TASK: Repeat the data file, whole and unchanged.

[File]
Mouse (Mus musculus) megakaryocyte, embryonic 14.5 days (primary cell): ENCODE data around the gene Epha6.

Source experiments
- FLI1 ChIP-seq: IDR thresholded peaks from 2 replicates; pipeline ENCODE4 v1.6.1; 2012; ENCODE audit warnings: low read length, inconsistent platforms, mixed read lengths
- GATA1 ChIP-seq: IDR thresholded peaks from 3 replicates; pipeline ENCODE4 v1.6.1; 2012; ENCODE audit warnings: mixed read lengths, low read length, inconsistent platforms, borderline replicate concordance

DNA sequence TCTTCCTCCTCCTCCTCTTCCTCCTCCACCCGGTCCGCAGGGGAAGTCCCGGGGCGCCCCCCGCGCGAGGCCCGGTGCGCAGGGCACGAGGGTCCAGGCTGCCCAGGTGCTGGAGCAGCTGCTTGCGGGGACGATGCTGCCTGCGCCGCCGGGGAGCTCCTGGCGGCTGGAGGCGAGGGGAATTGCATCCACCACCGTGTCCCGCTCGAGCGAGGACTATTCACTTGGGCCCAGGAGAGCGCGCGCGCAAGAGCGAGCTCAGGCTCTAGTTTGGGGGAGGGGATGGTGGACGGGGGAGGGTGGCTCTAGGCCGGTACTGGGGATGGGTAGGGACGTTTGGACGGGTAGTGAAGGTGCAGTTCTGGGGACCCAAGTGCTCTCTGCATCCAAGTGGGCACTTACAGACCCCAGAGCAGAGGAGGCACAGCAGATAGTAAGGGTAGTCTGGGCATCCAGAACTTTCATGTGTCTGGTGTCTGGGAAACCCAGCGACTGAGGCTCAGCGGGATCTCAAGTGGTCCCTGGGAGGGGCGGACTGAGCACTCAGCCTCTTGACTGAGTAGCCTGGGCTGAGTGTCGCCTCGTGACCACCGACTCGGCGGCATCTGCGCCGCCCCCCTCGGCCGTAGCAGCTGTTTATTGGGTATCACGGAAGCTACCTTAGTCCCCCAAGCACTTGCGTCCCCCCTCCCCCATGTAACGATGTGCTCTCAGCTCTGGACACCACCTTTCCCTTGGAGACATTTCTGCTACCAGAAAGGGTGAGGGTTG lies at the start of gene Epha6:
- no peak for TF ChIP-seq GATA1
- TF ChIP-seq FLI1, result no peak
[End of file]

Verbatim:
Mouse (Mus musculus) megakaryocyte, embryonic 14.5 days (primary cell): ENCODE data around the gene Epha6.

Source experiments
- FLI1 ChIP-seq: IDR thresholded peaks from 2 replicates; pipeline ENCODE4 v1.6.1; 2012; ENCODE audit warnings: low read length, inconsistent platforms, mixed read lengths
- GATA1 ChIP-seq: IDR thresholded peaks from 3 replicates; pipeline ENCODE4 v1.6.1; 2012; ENCODE audit warnings: mixed read lengths, low read length, inconsistent platforms, borderline replicate concordance

DNA sequence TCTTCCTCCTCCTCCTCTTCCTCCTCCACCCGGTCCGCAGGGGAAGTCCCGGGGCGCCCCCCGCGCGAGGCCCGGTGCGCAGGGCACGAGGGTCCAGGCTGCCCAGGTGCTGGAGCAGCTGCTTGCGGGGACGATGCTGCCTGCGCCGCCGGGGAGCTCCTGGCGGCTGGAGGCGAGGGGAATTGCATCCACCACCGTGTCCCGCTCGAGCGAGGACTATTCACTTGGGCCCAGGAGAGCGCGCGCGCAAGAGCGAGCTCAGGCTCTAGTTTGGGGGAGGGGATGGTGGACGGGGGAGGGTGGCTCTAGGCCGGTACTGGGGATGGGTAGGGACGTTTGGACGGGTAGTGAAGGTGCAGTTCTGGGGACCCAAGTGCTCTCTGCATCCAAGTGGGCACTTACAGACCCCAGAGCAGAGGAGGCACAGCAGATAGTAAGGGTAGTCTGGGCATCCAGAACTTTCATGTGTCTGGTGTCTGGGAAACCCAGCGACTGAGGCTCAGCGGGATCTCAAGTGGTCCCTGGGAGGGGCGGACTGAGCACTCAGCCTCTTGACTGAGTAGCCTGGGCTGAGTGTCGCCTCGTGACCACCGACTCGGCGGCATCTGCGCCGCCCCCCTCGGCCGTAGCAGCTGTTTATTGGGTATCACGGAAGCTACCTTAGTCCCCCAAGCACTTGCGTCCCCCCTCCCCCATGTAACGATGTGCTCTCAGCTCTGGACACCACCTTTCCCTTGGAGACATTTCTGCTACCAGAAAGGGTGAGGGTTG lies at the start of gene Epha6:
- no peak for TF ChIP-seq GATA1
- TF ChIP-seq FLI1, result no peak